Ukrainian apartment block in Dnipro smashed in Russian missile attack

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KYIV, Jan 14 (Reuters) – Russia unleashed a major missile attack on Ukraine on Saturday, smashing a nine-storey apartment block in the city of Dnipro, killing at least five people and striking vital energy facilities across the country, officials said. 

The nation’s Energy Minster German Galushchenko warned the strikes that targeted the majority of the regions would make the coming days “difficult.” 

Fifteen people were rescued after being buried under a section of an apartment block that was reduced to rubble in the east-central city of Dnipro, where smoke billowed into the sky, the deputy head of Ukraine’s presidential office said. 

“Tragedy. I’ve gone to the site…. We will be going through the rubble all night,” Borys Filatov, mayor of the rocket-making city on the Dnipro river, said. 

At least 27 people, including six children, were also wounded in the attack, with more people were still trapped under the rubble, the regional governor said. 

Pictures showed firefighters putting out a blaze around the carcasses of some cars. A broad chunk of the apartment block was missing. The exterior of the rest of the building was badly damaged. 

Wounded people were carried away on stretchers in footage circulated by Ukrainian public broadcaster Suspilne. 

Russia, which invaded Ukraine last February, has been pounding its energy infrastructure with missiles and drones since October, causing sweeping blackouts and disruptions to central heating and running water as winter bites. 

Missiles on Saturday also struck critical infrastructure facilities in the eastern region of Kharkiv that borders Russia and the western region of Lviv that borders Poland, officials said.

The entire Kharkiv region lost power after officials were forced to order emergency power cuts. In Lviv, disruptions to electricity and water supplies were also possible, regional governor Maxim Kozytsky said.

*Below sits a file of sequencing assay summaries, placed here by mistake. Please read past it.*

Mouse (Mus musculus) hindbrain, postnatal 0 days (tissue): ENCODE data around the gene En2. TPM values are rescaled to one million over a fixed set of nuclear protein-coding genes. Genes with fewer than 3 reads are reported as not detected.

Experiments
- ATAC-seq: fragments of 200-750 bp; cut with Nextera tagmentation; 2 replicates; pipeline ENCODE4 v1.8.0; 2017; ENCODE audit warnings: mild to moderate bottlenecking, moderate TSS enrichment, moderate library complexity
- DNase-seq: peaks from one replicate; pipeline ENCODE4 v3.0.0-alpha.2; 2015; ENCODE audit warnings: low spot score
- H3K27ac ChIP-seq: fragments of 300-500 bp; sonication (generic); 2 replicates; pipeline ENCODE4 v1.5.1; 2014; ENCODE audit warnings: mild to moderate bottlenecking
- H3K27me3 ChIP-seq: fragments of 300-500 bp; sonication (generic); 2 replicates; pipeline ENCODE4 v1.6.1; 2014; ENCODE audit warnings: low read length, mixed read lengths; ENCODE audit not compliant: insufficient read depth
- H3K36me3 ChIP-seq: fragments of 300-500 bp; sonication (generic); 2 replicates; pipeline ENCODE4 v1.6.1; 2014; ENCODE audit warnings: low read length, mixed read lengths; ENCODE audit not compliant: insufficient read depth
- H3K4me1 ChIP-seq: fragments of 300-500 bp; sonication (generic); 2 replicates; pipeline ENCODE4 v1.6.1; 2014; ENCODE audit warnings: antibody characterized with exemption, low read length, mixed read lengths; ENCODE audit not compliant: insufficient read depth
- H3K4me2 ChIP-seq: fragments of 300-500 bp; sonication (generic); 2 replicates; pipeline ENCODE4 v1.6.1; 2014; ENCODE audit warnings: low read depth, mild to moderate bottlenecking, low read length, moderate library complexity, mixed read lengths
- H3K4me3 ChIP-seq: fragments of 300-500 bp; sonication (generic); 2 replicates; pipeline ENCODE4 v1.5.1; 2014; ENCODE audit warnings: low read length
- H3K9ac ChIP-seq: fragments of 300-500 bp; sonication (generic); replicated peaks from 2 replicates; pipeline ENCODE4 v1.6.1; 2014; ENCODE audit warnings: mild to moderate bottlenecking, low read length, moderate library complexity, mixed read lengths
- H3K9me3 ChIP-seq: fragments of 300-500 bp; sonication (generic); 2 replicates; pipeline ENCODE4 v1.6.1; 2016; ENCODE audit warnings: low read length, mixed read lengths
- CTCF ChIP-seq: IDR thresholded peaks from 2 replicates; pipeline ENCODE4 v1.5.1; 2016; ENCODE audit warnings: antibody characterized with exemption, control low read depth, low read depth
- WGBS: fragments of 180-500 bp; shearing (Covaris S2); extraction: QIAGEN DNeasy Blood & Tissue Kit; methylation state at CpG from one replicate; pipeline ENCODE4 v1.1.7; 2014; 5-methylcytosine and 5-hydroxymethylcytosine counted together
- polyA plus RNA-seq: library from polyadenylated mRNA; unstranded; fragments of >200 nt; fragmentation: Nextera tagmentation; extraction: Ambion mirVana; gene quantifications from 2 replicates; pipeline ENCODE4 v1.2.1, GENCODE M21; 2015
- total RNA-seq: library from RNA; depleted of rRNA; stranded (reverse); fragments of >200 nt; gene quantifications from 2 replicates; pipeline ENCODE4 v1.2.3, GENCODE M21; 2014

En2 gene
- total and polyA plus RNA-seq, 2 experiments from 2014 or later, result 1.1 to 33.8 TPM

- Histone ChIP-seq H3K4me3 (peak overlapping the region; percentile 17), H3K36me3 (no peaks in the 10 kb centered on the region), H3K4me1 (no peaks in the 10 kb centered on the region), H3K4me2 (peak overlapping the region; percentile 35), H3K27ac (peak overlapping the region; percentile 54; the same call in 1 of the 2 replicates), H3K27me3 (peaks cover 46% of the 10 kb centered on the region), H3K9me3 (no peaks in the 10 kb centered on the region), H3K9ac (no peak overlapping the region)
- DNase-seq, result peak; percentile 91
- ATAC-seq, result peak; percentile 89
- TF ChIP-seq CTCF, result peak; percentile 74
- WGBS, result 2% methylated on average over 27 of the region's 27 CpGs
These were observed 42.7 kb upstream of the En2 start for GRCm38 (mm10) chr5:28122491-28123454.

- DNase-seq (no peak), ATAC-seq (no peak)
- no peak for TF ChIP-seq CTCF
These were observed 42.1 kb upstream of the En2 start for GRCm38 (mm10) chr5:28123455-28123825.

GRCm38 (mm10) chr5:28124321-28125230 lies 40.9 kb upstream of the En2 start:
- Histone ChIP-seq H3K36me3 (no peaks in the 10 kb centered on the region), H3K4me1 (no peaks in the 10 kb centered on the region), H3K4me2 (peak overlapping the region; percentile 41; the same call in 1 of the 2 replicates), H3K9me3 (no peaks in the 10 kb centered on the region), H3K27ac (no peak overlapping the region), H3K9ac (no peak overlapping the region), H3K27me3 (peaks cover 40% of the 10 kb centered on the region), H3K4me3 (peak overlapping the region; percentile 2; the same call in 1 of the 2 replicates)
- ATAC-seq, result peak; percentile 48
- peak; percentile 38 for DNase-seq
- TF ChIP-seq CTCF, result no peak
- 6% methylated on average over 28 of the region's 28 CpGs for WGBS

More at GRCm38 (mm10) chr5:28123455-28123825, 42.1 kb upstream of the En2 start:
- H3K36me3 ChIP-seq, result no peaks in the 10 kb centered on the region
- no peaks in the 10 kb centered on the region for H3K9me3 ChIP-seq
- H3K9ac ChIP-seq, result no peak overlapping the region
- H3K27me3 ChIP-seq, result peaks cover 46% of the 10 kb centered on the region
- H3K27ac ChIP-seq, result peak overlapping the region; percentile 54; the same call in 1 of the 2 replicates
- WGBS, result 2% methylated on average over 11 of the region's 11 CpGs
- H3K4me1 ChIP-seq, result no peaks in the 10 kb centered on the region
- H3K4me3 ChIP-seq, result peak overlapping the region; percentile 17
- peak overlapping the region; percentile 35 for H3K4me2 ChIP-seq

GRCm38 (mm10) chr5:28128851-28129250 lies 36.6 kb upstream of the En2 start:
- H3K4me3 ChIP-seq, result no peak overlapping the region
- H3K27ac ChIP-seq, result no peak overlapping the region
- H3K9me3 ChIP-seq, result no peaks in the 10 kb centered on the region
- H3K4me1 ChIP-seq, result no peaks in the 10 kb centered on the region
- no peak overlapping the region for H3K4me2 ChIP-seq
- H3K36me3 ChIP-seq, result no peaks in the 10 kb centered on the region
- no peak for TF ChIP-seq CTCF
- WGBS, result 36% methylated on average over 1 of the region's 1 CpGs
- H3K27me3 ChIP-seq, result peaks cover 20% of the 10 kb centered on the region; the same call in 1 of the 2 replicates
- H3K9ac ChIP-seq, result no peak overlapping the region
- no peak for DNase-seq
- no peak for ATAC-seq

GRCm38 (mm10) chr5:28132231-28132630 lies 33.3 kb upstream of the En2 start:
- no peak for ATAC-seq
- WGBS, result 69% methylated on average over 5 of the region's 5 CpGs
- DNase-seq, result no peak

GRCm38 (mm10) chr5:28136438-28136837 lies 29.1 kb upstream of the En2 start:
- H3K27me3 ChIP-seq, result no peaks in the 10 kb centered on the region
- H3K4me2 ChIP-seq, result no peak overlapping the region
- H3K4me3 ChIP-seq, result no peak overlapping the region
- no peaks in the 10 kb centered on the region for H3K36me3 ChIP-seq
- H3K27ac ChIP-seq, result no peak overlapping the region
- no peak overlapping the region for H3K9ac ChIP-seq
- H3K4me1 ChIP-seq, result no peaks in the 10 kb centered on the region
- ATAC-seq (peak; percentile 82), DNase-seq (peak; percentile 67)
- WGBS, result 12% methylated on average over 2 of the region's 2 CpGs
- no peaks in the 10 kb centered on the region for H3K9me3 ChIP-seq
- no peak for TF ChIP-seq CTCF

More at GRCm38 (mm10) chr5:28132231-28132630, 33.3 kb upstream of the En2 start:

“Thanks to efficient air defence work in Kyiv, damage to critical infrastructure objects was avoided,” Serhiy Popko, head of the city military administration, said. 

Moldova’s interior ministry said missile debris had been found in the north of the country near the Ukraine border following the air strikes. 

MORNING ATTACK 

The attack on Saturday came hours after a smaller-scale missile attack hit critical infrastructure in Kyiv and the eastern city of Kharkiv. The first attack was unusual because missiles struck their targets before the air raid siren even sounded. No one was reported hurt then, but missile debris caused a fire in one area and houses were damaged outside the capital, officials said. 

Ukrenergo, which runs Ukraine’s power grid, said its workers were racing to fix damage and that the network was struggling with a power deficit caused by earlier attacks even though it was -2 Celsius (28 Fahrenheit) in Kyiv, only mildly cold. 

Colder weather generally puts more strain on the system because energy consumption goes up. 

DTEK, the biggest private electricity company, introduced emergency blackouts in several regions. 

Residential infrastructure was also hit in the village of Kopyliv just outside the capital. The windows and roofs of 18 privately owned houses were shattered or damaged by the blast, Oleksiy Kuleba, the regional governor, said. 

Commenting on the first attack, Air Force spokesperson Yuriy Ihnat said Russia’s missiles had likely been fired along a high, looping ballistic trajectory from the north, which would explain why the air raid siren did not sound. 

Ukraine is not able to identify and shoot down ballistic missiles, he told the Ukrainska Pravda online outlet. 

MISSILES STRIKE KHARKIV 

In Ukraine’s northeast, two S-300 missiles struck the city of Kharkiv near the Russian border early on Saturday, according to regional governor Oleg Synehubov.

The attacks hit critical energy and industrial targets in the Kharkiv and Chuhuev district of the region, he said. 

Saturday’s strikes came as Ukrainian and Russian forces battled for control of Soledar, a small salt-mining town in eastern Ukraine that for days has been the focus of a relentless Russian assault.

Russia said on Friday that its forces had taken control of the town, in what would be a rare success for Moscow after months of battlefield setbacks, but Kyiv said its troops were still fighting there.

Reuters could not immediately verify the situation in Soledar.

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(Writing by Tom BalmforthEditing by Angus MacSwan, Mark Heinrich, Frances Kerry and Tomasz Janowski)

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